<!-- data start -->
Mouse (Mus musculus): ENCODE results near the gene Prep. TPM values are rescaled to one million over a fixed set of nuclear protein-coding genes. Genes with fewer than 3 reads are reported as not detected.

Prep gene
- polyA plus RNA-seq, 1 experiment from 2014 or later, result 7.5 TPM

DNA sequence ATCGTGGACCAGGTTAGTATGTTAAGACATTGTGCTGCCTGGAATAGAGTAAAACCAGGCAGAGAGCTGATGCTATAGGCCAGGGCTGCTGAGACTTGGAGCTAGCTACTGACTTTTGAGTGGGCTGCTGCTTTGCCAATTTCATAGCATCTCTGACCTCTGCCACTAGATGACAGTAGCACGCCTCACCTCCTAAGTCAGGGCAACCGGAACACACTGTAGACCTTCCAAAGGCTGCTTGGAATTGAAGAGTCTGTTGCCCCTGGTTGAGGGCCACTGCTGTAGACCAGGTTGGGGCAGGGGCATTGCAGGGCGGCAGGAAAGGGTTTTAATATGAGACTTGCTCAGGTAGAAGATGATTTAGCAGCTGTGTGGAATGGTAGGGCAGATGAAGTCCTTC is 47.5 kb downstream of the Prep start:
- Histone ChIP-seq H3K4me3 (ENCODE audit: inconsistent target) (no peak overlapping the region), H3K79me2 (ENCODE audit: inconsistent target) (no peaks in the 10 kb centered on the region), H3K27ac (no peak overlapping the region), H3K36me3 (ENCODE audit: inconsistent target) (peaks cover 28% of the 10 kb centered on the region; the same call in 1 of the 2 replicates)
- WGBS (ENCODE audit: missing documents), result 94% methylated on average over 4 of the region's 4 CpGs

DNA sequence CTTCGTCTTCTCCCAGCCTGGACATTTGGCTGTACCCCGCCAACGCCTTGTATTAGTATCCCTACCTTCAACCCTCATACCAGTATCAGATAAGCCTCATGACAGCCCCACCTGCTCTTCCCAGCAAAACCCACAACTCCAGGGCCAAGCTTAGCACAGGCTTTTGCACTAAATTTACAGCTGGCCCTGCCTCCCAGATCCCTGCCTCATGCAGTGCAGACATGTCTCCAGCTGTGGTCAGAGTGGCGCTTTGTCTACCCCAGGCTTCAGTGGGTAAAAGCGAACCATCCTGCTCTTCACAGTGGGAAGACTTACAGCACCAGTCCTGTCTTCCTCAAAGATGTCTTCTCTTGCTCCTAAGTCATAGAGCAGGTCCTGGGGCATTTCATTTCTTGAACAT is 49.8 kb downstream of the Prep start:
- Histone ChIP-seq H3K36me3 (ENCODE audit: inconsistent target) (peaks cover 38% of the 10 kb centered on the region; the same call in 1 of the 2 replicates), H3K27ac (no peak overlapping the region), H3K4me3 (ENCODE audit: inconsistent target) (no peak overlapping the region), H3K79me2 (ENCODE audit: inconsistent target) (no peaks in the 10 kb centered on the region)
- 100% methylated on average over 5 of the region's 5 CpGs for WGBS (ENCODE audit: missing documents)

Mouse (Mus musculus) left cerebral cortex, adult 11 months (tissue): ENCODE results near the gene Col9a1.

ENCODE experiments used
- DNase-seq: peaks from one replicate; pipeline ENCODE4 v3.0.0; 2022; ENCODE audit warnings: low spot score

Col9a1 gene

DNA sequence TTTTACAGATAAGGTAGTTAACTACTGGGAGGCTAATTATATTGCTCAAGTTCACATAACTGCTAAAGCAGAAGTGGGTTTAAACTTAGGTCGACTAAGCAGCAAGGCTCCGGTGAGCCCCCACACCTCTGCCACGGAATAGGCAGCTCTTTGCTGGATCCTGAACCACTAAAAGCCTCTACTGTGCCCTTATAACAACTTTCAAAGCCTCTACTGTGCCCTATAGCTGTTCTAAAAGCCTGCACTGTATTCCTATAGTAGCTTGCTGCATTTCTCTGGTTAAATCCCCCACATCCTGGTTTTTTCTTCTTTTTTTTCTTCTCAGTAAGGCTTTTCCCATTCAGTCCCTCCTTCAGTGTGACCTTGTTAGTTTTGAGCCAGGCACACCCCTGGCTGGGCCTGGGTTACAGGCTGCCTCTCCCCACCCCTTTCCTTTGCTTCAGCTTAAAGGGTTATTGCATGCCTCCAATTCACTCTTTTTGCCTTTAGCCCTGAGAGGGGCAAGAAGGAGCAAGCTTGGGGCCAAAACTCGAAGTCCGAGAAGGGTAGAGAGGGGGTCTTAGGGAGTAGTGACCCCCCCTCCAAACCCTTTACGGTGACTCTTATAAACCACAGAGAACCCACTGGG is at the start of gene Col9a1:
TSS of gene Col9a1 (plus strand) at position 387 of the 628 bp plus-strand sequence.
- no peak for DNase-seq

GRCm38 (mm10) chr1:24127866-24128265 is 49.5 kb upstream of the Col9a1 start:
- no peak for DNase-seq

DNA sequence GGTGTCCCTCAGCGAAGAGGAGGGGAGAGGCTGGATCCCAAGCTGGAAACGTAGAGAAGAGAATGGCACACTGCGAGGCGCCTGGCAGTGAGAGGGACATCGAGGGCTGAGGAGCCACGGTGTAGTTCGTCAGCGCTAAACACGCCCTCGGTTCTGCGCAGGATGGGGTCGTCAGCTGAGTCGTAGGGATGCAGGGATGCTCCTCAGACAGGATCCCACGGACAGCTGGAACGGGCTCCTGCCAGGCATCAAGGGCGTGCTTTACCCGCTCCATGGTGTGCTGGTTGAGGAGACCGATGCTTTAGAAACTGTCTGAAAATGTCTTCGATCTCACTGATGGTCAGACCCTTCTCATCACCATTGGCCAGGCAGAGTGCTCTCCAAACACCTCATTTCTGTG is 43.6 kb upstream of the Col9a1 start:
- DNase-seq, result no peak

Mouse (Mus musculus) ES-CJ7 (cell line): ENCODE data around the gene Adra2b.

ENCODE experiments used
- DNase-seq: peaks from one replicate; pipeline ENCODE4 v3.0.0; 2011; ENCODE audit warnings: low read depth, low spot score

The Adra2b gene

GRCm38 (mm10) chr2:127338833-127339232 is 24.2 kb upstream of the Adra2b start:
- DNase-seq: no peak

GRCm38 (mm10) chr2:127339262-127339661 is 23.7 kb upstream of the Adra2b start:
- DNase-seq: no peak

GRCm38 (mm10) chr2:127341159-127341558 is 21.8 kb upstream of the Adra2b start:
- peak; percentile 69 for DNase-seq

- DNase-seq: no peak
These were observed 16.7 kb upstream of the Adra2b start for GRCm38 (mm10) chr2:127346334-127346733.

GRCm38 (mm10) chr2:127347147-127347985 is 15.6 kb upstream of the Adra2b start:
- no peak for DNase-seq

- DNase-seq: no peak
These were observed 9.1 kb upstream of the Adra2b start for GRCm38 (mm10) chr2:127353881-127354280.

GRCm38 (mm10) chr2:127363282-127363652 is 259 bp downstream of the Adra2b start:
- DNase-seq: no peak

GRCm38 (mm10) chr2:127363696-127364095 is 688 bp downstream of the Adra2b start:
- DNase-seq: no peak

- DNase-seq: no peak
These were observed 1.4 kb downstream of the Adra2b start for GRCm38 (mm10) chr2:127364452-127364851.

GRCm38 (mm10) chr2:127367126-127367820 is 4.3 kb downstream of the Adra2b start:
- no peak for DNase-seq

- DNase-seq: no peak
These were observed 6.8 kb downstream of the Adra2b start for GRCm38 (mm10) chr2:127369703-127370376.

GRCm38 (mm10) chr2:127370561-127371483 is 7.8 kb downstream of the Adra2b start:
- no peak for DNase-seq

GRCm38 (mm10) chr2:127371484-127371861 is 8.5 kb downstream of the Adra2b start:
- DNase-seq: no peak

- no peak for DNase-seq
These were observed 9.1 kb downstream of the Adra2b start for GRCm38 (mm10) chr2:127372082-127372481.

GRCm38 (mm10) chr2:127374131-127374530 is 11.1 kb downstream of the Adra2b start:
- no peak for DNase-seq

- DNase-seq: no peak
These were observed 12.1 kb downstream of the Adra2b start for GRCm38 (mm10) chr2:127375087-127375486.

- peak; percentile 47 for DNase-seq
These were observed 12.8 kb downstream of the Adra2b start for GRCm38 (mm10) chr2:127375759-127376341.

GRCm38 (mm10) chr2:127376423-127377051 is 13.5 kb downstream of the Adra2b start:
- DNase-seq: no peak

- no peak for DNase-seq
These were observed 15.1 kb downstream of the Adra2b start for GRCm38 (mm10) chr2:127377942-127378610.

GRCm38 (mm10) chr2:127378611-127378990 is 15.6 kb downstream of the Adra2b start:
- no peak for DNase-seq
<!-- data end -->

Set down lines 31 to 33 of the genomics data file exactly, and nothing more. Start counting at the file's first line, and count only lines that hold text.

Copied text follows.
- DNase-seq: no peak
These were observed 16.7 kb upstream of the Adra2b start for GRCm38 (mm10) chr2:127346334-127346733.

GRCm38 (mm10) chr2:127347147-127347985 is 15.6 kb upstream of the Adra2b start: